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SAMHSA News - March/April 2008, Volume 16, Number 2

Making Workplaces Drug-Free

cover of Making Your Workplace Drug-Free: A Kit for Employees and photos of the workplace  click to view KitData show that the majority of Americans who use illicit drugs or abuse alcohol are employed full time (see SAMHSA News online, September/October 2007).

To help employers establish a drug-free workplace, SAMHSA’s Division of Workplace Programs recently released a new resource—Making Your Workplace Drug-Free: A Kit for Employers.

In an expandable 3-ring binder, the kit can be tailored for public and private workplaces of all sizes.

What’s in the Kit

The kit contains 9 brochures, 13 fact sheets, a bumper sticker that reads, “Welcome to a Drug-Free Workplace,” and 2 large posters for display. The fact sheets cover prevention resources, building awareness, principles of successful programs, and information about drug testing.

SAMHSA’s kit offers extensive guidance through the process.


Call the Workplace Helpline at

images of different workplaces
  • Understand the legal requirements. Federal, state, and local statutes and regulations should be taken into account when developing a drug-free workplace policy. The kit provides background materials and resources to assist employers.

  • Build a team. Cooperation, collaboration, and shared responsibility are the cornerstones of a successful drug-free workplace program. Team members frequently include representatives from management, human resources, security, and the general workforce population.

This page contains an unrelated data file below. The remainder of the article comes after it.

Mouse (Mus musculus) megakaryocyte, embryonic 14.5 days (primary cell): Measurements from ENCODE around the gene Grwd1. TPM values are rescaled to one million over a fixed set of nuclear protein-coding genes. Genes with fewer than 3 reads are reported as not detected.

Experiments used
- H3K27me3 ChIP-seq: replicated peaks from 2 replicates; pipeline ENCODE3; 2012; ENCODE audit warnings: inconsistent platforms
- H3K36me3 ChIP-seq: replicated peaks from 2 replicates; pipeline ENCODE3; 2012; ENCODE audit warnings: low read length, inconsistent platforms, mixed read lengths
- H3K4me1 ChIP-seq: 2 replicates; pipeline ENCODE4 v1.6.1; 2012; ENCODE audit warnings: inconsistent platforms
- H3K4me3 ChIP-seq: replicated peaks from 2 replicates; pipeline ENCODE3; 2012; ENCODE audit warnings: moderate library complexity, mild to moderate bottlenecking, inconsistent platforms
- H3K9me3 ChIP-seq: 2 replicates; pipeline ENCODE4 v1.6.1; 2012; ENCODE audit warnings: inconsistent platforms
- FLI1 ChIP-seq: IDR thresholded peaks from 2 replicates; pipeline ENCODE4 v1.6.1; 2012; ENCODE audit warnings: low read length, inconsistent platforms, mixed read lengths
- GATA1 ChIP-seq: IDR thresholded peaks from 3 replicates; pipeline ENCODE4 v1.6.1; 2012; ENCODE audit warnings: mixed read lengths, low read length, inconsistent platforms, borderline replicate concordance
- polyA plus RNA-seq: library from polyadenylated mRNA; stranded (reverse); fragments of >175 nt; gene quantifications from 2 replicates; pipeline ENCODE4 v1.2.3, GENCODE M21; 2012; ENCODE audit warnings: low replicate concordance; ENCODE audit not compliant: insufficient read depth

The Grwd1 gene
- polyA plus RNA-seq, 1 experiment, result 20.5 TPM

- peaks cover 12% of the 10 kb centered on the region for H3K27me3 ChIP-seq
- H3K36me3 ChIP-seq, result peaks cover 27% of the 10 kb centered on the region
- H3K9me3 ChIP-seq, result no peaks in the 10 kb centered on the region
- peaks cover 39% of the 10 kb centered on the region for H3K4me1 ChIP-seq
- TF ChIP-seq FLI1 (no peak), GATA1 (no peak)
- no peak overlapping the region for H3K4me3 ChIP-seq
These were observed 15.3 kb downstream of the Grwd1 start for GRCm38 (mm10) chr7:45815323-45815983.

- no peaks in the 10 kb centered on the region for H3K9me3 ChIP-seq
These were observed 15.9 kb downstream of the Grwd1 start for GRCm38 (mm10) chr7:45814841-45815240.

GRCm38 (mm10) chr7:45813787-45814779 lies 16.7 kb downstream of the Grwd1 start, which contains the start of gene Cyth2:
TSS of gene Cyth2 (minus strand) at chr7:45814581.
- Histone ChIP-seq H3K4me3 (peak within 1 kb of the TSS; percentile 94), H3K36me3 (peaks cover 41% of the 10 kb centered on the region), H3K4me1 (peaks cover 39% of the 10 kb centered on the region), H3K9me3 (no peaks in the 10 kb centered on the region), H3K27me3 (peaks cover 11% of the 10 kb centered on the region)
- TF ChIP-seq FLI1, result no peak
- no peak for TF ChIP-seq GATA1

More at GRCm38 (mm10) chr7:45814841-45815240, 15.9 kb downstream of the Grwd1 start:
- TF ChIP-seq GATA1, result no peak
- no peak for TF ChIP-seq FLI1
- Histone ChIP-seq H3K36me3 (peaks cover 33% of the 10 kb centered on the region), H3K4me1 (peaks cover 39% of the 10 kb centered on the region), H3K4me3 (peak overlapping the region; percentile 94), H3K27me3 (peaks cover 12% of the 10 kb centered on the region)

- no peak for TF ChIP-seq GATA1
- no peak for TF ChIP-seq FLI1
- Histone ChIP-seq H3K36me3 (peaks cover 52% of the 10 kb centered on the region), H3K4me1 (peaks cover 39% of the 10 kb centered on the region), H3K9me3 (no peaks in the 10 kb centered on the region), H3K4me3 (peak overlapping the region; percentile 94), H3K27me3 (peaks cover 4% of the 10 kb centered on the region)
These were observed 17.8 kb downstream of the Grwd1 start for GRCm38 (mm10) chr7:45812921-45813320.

• Assess your workplace. Employers should examine what substance abuse issues their workplace faces. Employers can identify resources and strengths, examine policy and program options, and take the best steps to prevent and reduce alcohol- and other drug-related problems.

  • Develop a policy. A drug-free workplace program includes a written policy available to all employees. The kit offers key elements for a policy, including information on laws and regulations.

  • Plan and execute a program. Steps are listed to help employers build a customized program. They include identifying resources and selecting an employee assistance program, a health/wellness program, a drug-testing plan, employee education, and/or supervisor training.

  • Evaluate the program. Most employers want to know the success of their efforts. The kit provides well-established tools and guidance to evaluate drug-free workplace programs that allow for process, outcome- and cost-related findings.

The kit was developed using the most accepted evaluation tools and methods from researchers and employers in the field—including those from SAMHSA’s National Registry of Evidence-Based Programs and Practices.

To order Making Your Workplace Drug-Free: A Kit for Employers, contact SAMHSA’s Health Information Network at 1-877-SAMHSA-7 (1-877-726-4727) or 1-800-487-4889 (TDD). Request inventory number SMA07-4230.

For more information, visit SAMHSA’s Web site at http://workplace.samhsa.gov/WPWorkit/index.htmlEnd of Article

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Inside This Issue
Screening Works: Update from the Field
SBIRT Funding Opportunity
SBIRT Resources

Screening in Action
Alaska’s SBIRT Program
SBIRT on a College Campus
SBIRT Grantees List

Administrator’s Message

Funding Opportunities

President’s Budget Focuses on Priority Initiatives

Making Workplaces Drug-Free: Toolkit Available

Teens and Drug Use
Stimulant Use and Delinquent Behavior
Inhalants Used Most by Young Teens

State-by-State Report

Treatment Admissions Data Released

Rural Issues: The Substance Use Myth

Katrina, Rita: Hurricane Impact

Guest Speaker: Psychiatric Service Dogs Help

Community Prevention Day


SAMHSA News - March/April 2008, Volume 16, Number 2